The Scarlet Letters

The Scarlet Letters

With such classic works as The Rector of Justin and, more recently, Manhattan Monologues, Louis Auchincloss has long established himself as one of our "most useful and intelligent writers" (New York Observer). Now this American master offers his cleverest novel yet: a triumphant modern twist on the legendary Hawthorne tale, in which secrets, sin, and suspense collide among the fabulously rich. The year is 1953, and the coastal village of Glenville, on the opulent north shore of Long Island, is shaken by scandal. Ambrose Vollard, the managing partner of a prestigious Wall Street law firm, gets word of an alleged affair in his family. Most astonishing, the adulterer is Rodman Jessup, Vollard's son-in-law, junior partner, and most likely successor. Until now Jessup has been admired for his impeccable morals and high ideals, so what could explain his affair with a woman of fading charms? All is on the line for Jessup, who threatens to upset Glenville's carefully calibrated social order. As each family member learns of the affair, the story reveals layer upon layer of abiding loyalties and shameless double-crossing. Wise, rich, and exuberantly entertaining, The Scarlet Letters posts a seductive missive to anyone ever tempted by power, wealth, or passion.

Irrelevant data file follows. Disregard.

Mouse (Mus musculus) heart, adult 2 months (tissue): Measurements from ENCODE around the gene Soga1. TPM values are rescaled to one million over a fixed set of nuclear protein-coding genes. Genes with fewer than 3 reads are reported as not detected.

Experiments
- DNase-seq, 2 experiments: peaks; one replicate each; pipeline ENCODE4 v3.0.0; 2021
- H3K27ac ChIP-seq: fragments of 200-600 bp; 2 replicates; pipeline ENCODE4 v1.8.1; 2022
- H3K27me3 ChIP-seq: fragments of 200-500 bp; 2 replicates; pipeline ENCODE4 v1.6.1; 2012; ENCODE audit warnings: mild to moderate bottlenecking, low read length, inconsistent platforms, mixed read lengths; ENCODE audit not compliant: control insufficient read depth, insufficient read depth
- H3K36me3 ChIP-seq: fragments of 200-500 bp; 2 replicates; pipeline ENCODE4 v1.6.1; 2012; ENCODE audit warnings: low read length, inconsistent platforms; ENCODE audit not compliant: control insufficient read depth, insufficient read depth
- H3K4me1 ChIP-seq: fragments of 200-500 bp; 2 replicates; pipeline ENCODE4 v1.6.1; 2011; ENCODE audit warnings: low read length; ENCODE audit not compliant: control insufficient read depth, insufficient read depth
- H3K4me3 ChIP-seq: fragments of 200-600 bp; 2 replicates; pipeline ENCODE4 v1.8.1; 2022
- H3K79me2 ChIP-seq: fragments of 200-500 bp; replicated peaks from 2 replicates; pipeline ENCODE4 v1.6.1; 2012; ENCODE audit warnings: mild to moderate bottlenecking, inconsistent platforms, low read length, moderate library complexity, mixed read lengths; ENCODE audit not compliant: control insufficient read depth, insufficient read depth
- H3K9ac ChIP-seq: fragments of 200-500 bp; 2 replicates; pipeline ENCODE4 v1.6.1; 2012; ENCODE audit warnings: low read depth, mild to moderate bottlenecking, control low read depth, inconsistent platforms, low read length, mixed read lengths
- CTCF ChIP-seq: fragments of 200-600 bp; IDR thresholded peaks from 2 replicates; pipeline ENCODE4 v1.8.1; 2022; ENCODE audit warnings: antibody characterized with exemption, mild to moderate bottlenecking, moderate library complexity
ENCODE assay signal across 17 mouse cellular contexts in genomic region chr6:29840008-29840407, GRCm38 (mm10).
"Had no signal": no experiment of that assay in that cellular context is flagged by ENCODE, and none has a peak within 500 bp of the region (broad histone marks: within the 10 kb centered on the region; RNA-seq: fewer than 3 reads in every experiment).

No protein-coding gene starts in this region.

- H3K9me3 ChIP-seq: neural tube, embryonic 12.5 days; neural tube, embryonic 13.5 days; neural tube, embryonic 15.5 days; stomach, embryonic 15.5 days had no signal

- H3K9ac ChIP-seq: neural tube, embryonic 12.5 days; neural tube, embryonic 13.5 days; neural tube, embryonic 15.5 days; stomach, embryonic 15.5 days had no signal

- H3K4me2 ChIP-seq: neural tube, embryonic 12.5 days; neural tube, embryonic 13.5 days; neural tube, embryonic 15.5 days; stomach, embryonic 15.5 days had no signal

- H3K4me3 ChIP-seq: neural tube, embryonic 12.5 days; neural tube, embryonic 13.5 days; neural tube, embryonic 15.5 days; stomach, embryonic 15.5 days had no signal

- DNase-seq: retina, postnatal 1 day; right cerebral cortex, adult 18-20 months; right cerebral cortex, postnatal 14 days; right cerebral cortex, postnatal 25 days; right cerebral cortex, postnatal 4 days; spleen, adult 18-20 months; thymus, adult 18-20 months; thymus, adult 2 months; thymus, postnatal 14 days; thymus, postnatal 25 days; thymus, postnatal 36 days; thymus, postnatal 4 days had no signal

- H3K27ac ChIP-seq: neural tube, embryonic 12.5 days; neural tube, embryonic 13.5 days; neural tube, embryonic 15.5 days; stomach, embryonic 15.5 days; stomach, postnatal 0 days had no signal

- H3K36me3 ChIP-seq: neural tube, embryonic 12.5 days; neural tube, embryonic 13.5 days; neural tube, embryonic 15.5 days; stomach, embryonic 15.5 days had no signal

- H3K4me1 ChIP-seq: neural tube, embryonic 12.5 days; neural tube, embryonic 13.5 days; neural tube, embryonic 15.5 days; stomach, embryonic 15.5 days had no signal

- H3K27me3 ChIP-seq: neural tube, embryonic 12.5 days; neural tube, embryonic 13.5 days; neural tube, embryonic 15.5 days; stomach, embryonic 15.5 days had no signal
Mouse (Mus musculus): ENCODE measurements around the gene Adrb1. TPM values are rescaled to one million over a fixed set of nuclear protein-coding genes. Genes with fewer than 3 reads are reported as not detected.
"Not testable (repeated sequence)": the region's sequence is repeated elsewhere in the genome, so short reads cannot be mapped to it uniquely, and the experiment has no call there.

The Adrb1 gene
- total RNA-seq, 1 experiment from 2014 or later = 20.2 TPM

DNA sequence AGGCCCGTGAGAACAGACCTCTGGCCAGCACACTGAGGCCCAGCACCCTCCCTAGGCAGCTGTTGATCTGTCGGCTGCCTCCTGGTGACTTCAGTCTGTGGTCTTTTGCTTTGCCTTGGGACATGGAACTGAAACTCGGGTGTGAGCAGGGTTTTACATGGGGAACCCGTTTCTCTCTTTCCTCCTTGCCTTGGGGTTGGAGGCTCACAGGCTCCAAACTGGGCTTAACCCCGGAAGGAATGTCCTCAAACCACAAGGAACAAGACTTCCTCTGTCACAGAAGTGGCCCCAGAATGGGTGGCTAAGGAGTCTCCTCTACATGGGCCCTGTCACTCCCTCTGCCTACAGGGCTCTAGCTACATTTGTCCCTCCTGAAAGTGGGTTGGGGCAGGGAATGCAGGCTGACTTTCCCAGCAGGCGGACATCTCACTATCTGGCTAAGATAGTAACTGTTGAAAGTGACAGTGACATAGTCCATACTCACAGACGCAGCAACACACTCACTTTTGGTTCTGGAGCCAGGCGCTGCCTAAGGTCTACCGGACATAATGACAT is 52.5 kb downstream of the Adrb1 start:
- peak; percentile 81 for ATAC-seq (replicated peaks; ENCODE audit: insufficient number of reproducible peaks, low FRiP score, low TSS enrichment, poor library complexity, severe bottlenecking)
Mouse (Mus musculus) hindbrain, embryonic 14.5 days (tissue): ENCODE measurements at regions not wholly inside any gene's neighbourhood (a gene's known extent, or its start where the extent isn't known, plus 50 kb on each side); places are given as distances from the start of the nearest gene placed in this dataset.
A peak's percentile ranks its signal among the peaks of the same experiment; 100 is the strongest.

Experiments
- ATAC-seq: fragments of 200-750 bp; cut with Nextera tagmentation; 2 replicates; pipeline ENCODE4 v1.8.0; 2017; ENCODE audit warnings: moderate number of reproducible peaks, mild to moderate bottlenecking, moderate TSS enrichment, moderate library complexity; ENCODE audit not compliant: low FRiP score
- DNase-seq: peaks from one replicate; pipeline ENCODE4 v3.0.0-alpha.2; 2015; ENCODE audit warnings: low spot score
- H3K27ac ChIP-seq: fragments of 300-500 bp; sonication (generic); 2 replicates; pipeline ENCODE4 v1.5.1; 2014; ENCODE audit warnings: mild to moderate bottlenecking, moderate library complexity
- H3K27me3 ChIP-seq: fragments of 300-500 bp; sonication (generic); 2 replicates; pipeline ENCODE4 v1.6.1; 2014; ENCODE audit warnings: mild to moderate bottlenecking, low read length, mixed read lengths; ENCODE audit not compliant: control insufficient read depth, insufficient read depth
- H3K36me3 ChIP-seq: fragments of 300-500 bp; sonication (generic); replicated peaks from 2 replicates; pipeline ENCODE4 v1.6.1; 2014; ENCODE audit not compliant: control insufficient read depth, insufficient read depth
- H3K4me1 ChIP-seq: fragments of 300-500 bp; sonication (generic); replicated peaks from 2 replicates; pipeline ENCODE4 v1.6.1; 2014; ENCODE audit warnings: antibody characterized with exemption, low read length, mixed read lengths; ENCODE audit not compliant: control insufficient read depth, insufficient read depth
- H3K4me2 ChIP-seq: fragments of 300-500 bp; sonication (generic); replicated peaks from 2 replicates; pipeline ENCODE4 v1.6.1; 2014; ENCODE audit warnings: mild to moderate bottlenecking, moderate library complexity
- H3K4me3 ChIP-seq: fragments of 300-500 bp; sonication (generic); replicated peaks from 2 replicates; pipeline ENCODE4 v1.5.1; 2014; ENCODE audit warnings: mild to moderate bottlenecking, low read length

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  • Format: eBook

  • ISBN-13/EAN: 9780547630526

  • ISBN-10: 0547630522

  • Pages: 192

  • Price: $11.99

  • Publication Date: 11/05/2003

  • Carton Quantity: 1

Louis Auchincloss
Author

Louis Auchincloss

Louis Auchincloss was honored in the year 2000 as a “Living Landmark” by the New York Landmarks Conservancy. During his long career he wrote more than sixty books, including the story collection Manhattan Monologues and the novel The Rector of Justin. The former president of the Academy of Arts and Letters, he resided in New York City until his death in January 2010.
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  • reviews